I’ve talked about blower door testing several times on Green Building Advisor and on this blog. This discussion will dive deeper into blower door testing, when it should be completed, the different tests done with the blower door, and interpreting the information.
There are four testing levels that I typically perform.
1. Code compliance testing 2. Testing during construction
3. Contractor diagnostic testing
4. Homeowner diagnostic testing.
There is a fifth reason to use a blower door, blower door directed air sealing, but that is less about testing and more about air sealing a structure.
Let’s first start with code compliance testing, which is the most common type of blower door testing I conduct. The building code, from the 2018 IRC which applies only to new construction states:
” The building or dwelling unit shall be tested and verified as having an air leakage rate of not exceeding five air changes per hour in climate zones 1 and 2, and three air changes per hour in climate zones 3 through 8. Testing shall be conducted in accordance with RESNET/ICC 380, ASTM E779 or ASTM E1827 and reported at a pressure of 0.2-inch w.g. (50 Pascals.) Where required by the building official, testing shall be conducted by an approved third party. A written report of the results of the test shall be signed by the party conducting the test and provided to the building official. Testing shall be performed at any time after creation of all penetrations of the building thermal envelope.”
This code requires all new residential construction to pass an air leakage test of less than 3 or 5 air changes per hour (depending on your climate zone) at 50 Pascals. This test is a pass/fail test to meet code requirements and is typically performed at the end of construction after all HVAC equipment and plumbing fixtures have been installed (plumbing traps should be filled with water). This is the least expensive of all the blower door tests I conduct, I’m not looking for the air leakage locations, performing zonal or pressure pan testing, or taking thermal imaging photographs, just a number to satisfy the code requirement.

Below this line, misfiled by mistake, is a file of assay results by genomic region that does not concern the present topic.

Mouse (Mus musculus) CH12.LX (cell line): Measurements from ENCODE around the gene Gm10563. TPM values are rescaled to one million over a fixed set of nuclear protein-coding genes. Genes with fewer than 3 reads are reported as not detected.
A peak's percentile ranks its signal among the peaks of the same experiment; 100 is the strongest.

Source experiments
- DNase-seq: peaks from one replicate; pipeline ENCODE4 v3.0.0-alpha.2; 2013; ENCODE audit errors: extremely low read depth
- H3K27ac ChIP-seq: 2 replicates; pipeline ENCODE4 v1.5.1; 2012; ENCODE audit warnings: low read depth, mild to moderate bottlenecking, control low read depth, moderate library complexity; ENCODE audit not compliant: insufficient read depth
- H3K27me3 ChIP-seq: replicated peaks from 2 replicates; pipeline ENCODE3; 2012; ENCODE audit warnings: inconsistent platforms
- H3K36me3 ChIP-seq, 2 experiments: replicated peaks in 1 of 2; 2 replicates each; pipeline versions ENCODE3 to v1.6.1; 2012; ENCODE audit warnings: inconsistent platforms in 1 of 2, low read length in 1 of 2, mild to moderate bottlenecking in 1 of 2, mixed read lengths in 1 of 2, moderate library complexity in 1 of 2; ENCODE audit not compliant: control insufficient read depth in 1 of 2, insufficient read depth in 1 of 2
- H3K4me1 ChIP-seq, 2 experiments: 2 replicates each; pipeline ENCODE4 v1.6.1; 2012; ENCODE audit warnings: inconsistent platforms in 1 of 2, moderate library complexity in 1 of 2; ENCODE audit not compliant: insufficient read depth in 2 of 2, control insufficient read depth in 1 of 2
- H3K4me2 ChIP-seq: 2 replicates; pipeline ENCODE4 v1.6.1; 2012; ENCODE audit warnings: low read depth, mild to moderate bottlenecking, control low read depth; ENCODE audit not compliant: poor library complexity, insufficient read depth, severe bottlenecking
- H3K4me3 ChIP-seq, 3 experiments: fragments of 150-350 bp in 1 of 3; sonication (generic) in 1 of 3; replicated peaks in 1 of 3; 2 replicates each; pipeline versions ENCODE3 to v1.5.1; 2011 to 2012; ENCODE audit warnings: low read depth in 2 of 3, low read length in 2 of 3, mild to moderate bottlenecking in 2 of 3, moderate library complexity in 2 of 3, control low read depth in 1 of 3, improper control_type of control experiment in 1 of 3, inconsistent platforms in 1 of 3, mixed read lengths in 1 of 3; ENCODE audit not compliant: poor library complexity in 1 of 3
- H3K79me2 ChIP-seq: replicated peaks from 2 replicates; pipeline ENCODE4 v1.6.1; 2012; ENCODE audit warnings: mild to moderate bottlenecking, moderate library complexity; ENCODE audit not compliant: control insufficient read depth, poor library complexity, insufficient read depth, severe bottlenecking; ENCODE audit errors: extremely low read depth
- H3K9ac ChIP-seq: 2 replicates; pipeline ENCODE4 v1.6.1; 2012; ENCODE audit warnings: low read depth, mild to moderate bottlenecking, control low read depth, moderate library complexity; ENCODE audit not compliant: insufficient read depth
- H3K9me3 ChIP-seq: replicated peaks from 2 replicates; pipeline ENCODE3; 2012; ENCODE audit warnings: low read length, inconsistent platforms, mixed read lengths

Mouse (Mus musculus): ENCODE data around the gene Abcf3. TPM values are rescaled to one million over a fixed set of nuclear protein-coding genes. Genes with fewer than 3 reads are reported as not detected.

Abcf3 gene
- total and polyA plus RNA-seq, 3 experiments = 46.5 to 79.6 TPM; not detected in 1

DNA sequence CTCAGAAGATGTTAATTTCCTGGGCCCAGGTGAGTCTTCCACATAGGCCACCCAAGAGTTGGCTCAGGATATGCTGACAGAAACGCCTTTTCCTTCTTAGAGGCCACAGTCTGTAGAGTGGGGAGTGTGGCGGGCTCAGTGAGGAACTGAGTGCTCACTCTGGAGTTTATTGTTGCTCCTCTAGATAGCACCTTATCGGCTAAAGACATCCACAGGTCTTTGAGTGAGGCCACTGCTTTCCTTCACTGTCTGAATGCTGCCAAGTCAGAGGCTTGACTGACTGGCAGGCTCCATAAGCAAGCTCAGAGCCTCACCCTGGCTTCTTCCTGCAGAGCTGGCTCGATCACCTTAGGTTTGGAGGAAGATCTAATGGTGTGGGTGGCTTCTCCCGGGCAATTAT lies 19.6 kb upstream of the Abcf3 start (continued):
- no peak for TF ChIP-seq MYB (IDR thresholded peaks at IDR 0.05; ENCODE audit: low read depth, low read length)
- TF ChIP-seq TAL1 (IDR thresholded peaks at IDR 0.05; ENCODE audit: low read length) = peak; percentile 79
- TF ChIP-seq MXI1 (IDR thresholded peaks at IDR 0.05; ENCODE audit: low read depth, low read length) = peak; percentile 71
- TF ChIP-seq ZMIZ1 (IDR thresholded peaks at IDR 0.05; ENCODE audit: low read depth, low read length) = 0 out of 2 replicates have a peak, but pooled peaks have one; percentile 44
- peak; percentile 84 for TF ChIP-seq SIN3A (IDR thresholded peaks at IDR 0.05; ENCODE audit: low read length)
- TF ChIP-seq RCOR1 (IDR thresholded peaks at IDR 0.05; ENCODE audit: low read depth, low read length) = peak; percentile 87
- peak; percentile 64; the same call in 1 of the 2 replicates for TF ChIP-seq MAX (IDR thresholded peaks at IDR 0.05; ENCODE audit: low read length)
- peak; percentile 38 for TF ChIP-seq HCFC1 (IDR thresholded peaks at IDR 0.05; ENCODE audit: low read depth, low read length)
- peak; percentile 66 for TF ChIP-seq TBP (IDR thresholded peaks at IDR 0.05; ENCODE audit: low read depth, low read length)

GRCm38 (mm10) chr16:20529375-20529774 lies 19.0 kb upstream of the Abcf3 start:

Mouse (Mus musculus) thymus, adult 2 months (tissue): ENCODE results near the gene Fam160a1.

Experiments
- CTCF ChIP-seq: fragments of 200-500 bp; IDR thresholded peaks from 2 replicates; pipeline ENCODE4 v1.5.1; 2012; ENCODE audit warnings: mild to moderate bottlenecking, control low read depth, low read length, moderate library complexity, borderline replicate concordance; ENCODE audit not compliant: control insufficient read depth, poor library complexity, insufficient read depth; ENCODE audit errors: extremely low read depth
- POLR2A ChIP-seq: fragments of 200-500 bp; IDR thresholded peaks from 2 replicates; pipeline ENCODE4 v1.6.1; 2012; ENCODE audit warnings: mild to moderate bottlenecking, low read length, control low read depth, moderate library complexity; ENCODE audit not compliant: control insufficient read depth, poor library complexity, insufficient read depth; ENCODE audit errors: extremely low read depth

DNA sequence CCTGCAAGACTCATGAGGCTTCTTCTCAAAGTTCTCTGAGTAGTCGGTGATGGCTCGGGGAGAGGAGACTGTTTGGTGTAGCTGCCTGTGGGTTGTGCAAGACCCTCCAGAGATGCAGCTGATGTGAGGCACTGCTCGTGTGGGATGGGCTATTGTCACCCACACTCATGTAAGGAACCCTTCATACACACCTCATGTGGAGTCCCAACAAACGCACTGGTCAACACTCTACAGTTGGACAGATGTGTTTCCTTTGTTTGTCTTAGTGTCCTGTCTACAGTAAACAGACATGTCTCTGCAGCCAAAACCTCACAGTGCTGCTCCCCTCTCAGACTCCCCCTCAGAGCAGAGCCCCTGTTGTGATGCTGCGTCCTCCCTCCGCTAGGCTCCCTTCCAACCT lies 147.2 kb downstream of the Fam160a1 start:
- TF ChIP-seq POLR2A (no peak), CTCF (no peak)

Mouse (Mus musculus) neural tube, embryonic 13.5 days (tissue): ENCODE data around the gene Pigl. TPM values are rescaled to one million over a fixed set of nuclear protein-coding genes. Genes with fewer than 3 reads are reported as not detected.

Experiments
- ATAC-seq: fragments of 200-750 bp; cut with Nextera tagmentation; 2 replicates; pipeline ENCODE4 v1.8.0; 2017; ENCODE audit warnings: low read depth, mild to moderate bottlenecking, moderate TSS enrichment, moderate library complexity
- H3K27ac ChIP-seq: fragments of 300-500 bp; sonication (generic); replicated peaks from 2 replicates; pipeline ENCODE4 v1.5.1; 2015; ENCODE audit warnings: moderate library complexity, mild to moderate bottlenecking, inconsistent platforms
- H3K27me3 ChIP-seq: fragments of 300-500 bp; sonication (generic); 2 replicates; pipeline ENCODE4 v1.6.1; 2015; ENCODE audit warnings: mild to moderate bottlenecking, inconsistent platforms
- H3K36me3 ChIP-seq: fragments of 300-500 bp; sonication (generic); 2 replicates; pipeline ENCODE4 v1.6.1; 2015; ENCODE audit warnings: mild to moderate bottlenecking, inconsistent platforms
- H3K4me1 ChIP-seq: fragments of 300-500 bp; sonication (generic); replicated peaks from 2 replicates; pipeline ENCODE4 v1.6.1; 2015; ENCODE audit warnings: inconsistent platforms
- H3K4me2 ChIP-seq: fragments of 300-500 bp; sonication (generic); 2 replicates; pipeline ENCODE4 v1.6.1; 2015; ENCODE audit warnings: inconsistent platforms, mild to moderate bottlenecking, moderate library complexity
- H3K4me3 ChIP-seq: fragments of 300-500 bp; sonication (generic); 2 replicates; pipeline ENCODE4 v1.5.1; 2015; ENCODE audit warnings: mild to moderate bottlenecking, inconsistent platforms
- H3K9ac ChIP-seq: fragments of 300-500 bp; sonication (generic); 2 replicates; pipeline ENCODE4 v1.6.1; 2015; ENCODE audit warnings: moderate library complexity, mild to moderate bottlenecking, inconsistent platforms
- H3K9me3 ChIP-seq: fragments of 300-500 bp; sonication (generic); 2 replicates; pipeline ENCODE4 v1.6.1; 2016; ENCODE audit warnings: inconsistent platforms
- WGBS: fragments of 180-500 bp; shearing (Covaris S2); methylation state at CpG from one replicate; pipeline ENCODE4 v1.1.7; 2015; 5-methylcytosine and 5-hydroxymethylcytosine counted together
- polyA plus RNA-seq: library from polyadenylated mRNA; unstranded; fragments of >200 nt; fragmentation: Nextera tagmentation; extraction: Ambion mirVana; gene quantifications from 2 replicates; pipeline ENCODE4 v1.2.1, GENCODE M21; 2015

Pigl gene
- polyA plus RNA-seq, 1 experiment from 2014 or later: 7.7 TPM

A second type of testing I sometimes perform is blower door testing during the build. The timing of this testing depends on the goals of the contractor or homeowner, complexity of the structure, and if the building is trying to achieve a certification, such as Passive House. Testing during the build will require not only the air change per hour number and/or surface area leakage rate, but also hunting down air leaks. Sealing air leaks is almost always easier before finishes are installed. This type of testing can take some time, costs are higher than the simple code compliant test.
The third type of testing is the contractor diagnostic testing. I recommend performing a blower door test before any remodeling work that effects the building shell. The dynamics of a home can easily be changed during remodeling, some of the changes can adversely affect the home’s performance. Knowing how “tight” a home is before remodeling may provide additional opportunities for thermal or air leakage improvements. Unseen problems that may unexpectedly add to the cost of the project can also be identified before work begins. A second test should also be performed at the end of the project to see how the home was changed. Indoor air quality and fossil fuel burning appliances can be affected.
The forth type of testing is similar to the contractor diagnostic testing. The homeowner diagnostic testing is typically performed as part of an energy audit. A full energy audit is conducted when a homeowner is concerned about home performance, energy costs, or comfort within the home. Often, a blower door test will identify problem areas. The software I use will provide homeowner with an estimate cost of the air leakage. The homeowner can then make decisions based on the recommendations provided by the energy auditor.